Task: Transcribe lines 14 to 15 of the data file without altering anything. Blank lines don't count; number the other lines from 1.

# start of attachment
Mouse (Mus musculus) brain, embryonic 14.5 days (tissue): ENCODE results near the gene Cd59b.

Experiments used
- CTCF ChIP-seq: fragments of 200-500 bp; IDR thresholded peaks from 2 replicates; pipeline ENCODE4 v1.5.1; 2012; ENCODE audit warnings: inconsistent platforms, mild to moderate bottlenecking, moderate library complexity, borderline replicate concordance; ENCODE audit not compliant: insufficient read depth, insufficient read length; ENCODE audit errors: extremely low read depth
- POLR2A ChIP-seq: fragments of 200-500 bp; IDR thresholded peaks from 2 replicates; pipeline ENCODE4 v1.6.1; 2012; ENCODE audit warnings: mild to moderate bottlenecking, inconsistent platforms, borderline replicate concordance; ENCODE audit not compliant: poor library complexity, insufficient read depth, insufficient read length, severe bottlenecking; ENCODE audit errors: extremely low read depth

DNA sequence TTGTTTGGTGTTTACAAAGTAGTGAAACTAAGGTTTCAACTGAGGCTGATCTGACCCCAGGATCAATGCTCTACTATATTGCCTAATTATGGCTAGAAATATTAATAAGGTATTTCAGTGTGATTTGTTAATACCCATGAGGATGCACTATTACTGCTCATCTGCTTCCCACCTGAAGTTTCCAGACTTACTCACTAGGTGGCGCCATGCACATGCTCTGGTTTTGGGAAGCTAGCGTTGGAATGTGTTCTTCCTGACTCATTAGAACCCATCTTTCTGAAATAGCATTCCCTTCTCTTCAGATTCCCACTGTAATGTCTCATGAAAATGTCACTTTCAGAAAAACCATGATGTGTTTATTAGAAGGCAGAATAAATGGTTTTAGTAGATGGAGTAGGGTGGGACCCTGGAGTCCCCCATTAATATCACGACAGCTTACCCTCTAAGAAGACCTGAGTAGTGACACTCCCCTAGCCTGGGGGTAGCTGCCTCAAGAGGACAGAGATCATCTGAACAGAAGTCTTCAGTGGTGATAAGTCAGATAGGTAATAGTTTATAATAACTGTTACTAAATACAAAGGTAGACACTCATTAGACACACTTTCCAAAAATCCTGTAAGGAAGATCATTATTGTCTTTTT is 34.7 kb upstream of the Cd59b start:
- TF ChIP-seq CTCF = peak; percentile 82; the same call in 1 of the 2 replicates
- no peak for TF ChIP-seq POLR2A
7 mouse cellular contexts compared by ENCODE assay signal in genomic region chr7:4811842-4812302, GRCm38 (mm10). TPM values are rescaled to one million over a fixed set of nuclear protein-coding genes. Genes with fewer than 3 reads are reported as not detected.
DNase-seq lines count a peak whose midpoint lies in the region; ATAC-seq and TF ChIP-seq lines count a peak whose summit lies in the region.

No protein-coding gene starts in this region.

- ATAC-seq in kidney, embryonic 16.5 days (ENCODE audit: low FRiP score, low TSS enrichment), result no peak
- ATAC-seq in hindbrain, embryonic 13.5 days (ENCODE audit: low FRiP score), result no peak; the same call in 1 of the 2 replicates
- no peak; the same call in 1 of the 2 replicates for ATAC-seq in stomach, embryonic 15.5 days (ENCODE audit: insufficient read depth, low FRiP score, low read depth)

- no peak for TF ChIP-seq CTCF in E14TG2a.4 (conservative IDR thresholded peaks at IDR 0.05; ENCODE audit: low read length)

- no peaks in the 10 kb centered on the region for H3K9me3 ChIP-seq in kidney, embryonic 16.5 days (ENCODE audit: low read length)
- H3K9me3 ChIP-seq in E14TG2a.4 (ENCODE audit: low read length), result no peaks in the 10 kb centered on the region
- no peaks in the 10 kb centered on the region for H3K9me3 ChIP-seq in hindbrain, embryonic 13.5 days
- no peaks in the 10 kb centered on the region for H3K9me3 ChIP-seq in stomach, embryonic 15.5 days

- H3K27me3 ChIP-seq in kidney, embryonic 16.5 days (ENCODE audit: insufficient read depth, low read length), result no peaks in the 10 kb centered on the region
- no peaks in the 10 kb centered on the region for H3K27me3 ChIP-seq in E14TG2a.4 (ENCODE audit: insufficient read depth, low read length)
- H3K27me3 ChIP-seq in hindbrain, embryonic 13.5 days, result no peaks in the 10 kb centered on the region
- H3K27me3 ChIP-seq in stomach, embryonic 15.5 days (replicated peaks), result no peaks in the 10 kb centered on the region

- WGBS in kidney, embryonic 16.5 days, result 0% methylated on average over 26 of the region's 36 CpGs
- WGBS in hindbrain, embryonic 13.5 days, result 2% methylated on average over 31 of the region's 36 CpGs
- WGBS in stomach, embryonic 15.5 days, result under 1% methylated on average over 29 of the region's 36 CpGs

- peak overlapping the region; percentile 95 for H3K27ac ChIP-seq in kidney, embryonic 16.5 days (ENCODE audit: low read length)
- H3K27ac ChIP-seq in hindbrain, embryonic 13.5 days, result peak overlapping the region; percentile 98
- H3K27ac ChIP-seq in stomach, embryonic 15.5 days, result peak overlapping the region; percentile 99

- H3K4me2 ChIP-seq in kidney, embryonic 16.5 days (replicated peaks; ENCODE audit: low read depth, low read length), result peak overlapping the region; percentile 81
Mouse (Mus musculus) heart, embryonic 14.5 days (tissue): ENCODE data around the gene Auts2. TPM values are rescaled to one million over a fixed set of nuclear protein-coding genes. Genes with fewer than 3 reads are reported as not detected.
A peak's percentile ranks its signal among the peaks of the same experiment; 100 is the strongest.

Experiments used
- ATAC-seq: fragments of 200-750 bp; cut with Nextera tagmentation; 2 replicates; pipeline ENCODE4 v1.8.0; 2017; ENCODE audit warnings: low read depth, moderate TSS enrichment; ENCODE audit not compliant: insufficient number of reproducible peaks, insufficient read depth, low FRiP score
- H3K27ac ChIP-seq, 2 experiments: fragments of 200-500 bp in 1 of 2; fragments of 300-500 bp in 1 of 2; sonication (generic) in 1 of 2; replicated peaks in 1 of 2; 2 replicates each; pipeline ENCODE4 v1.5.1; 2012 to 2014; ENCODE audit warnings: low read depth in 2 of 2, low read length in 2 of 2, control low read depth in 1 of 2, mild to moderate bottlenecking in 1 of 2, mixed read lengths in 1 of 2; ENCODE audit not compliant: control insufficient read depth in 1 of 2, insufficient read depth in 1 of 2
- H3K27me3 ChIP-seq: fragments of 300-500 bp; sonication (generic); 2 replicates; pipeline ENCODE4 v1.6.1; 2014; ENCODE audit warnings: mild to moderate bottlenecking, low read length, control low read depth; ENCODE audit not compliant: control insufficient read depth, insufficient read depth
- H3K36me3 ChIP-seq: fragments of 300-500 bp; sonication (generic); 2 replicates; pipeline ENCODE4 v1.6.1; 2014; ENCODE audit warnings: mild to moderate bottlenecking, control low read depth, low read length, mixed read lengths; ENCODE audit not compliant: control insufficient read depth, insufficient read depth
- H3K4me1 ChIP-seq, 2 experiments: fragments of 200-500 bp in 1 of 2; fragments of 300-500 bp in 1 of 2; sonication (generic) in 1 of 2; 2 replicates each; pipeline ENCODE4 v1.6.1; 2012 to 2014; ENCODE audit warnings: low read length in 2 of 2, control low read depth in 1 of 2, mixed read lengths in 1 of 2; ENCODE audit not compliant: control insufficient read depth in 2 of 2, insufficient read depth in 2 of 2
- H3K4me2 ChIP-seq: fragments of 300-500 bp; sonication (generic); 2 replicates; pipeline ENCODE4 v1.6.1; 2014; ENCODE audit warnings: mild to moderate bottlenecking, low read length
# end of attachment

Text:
- no peak for TF ChIP-seq CTCF in E14TG2a.4 (conservative IDR thresholded peaks at IDR 0.05; ENCODE audit: low read length)

- no peaks in the 10 kb centered on the region for H3K9me3 ChIP-seq in kidney, embryonic 16.5 days (ENCODE audit: low read length)